Do you know what I love? Possibility. The clean slate, the new page, the unwritten day.
Do you know what sometimes terrifies me? Possibility. The huge mistake, the wrong choice, looking silly, foolish, stupid, wrong.
I’ve been writing and sharing for sixty days now. Sixty. According to everything I’ve ever read about habit, I’ve more than established one here. (Though truth be told, this weekend I thought to myself, “ohmygosh I cannot wait to take a weekend off from having to write something.”)
For sixty days I’ve sat here and looked at this blinking cursor. Some days I can’t wait to use it. To share and consider whatever lays uppermost in mind this particular day. The space is mine; the internet is mine. The whole dadgum universe is mine to shape and create in any way I have the courage to shape it.
Then there are days where the cursor mocks me, daring me to speak, assuring me that someone, somewhere is waiting for me to say the wrong thing. Waiting to denounce, silence and shame. Each and every day is a coin toss daring me to open the lid and place my fingers on the keyboard.
Who will greet me and how will she feel about possibility today?
When I was in college, I minored in psychology. I loved learning about the ways we think and what motivates us to say and act and be who we become. As I have aged, that interest has evolved into a fascination with people’s stories. When someone allows me the privilege to see their life through their eyes, I understand a little better. I am able to climb into their shoes and walk around a little bit. Even reading a story from someone else’s perspective, fact or fiction, reveals a side of life I hadn’t known before.
It’s precious, this gift of story. When we share the hidden parts of ourselves, we often do so with someone we trust, who we hope will respond in affirming ways rather than condemning ways. I have those people.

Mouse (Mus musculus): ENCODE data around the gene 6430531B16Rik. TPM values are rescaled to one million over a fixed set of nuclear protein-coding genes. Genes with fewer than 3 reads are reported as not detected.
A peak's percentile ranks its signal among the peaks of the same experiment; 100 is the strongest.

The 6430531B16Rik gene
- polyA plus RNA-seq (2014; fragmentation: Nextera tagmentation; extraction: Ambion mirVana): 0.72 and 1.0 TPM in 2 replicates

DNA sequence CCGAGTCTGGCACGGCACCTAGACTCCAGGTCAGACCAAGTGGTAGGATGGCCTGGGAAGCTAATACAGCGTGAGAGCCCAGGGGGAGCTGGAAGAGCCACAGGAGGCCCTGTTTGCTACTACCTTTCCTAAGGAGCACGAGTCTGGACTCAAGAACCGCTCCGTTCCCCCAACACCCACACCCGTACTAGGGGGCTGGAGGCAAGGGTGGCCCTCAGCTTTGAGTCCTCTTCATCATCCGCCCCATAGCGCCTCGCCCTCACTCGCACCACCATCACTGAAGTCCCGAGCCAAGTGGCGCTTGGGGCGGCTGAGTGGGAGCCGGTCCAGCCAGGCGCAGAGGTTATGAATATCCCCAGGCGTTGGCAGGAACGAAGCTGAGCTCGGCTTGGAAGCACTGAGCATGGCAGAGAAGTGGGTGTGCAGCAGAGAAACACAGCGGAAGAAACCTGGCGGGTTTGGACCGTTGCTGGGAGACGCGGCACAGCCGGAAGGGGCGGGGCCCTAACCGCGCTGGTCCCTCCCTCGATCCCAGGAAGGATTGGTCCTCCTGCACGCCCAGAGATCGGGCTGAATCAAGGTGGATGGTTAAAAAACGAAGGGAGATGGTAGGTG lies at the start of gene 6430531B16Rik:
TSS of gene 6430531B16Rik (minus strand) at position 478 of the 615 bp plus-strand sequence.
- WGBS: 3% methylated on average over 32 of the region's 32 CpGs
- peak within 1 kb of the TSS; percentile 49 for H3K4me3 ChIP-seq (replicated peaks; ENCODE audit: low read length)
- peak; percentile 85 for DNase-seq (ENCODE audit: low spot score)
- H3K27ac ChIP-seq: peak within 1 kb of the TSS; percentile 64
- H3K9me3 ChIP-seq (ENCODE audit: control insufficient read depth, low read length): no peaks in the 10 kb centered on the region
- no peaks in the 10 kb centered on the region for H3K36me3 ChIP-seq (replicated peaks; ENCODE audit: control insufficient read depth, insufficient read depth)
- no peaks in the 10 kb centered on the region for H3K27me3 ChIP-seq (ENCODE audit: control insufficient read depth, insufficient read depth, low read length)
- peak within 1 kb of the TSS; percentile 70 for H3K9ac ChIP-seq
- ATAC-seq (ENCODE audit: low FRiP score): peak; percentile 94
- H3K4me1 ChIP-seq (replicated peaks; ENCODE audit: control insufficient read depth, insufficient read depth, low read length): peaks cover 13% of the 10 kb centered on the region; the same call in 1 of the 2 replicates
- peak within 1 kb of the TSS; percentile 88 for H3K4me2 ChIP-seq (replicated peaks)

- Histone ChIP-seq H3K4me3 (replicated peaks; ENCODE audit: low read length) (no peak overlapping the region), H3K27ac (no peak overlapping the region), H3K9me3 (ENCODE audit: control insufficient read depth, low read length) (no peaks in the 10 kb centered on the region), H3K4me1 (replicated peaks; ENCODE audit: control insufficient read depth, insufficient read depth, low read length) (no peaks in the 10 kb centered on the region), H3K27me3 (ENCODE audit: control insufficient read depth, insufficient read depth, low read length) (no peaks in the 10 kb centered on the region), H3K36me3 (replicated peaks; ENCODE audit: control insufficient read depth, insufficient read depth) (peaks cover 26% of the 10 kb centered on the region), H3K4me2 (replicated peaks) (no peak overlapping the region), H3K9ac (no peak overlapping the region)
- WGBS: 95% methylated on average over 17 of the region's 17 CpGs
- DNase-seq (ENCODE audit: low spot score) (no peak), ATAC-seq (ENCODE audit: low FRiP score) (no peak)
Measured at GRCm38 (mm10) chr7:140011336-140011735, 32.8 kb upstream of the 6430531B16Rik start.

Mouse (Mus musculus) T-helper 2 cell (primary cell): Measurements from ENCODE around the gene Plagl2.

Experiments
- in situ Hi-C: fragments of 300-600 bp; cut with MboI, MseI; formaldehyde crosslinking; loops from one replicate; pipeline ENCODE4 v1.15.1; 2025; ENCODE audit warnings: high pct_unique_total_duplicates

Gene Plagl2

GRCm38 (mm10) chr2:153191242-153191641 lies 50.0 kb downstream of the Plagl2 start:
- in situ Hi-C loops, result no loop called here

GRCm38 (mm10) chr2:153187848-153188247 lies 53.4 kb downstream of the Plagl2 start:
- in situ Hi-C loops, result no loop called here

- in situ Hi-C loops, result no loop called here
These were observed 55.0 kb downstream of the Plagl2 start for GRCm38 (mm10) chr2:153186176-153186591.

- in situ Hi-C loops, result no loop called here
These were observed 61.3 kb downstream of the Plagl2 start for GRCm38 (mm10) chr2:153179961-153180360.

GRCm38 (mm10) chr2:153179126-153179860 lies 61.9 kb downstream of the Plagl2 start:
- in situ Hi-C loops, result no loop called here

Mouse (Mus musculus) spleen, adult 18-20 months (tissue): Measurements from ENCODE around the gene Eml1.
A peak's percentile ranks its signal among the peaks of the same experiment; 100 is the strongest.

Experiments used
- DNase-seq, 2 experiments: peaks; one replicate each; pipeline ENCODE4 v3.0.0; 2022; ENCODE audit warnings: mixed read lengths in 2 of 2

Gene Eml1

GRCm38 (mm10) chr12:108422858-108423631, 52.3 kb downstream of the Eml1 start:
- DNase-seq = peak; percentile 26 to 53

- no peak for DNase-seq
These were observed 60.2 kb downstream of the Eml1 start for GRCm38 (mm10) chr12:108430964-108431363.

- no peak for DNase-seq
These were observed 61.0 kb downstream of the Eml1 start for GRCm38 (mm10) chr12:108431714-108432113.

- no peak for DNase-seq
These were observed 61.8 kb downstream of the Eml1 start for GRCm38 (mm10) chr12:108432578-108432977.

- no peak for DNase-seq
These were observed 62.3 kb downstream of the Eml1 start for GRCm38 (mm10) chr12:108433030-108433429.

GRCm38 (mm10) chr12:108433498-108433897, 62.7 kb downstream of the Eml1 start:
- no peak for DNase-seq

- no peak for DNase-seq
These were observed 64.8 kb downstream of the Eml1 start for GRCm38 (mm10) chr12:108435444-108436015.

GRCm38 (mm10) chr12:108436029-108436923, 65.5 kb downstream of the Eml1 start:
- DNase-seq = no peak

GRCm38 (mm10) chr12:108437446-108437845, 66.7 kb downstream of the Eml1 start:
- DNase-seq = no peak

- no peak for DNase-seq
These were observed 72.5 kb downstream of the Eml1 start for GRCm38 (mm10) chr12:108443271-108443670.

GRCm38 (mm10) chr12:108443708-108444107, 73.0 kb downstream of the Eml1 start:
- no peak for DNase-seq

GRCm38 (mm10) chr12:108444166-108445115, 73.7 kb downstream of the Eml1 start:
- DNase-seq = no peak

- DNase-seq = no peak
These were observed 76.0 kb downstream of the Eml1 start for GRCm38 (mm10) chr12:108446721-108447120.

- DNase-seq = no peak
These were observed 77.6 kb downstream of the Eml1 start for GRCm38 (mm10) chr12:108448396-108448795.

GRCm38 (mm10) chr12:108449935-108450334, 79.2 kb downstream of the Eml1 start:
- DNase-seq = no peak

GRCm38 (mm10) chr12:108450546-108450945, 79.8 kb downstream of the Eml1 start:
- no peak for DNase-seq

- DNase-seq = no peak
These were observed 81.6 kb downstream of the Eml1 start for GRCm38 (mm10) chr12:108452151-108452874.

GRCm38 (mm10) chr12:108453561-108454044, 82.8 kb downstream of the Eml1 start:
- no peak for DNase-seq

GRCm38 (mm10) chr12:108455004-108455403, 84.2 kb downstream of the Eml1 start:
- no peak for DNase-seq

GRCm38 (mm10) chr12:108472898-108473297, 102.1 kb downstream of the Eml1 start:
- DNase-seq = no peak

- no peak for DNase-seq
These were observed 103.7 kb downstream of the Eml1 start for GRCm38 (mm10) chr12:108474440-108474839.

It’s another type of risk to release a story into the world. Ask any author and they will tell you that words give birth to stories, and stories are as precious as a child. We weave from soul and air, and sometimes from blood and bone to create something we release into the world. But once we let it go, we cannot control whether the world will embrace or reject our creation, our story, any more than we can with our flesh children.
Perhaps it’s because I am in a season of releasing, launching children and letting go of expectations and dreams we cherished that I find the courage to release these words and stories every day. Maybe it’s easier to let go once we stop holding everything so tightly.
I wish I knew what the formula is which makes me embrace possibility rather than cowering under the covers certain that no matter what I do it will turn out wrong. Failure is always a possibility, right?
Sixty days of writing haven’t made me any more certain of the outcome on a day to day basis. Each day the cursor waits for me to sit down and begin while possibility unrolls before me. I haven’t tamed my dread at all. But I’m learning to sit with it. There’s as much room for my discomfort as there is for my enthusiasm. I’m learning I’m strong enough to live with the possibility of disaster without being swept under to drown.
Hopefully, sharing my story will bring more joy than pain. Even if it doesn’t, sharing is the real point. Stories are how we connect, find belonging, and realize we are not alone. Other brave souls have rescued me with theirs, and now I’m adding my own voice to the song. It isn’t pain or failure or fear which negate the gesture. Only rejecting possibility can do that.
I’m telling the story to myself as much as to anyone listening. A story of hope, of change, of healing, of the possibility that all these things which have happened, were only ever meant for me to create something beautiful from the pieces.
Anything is possible, right?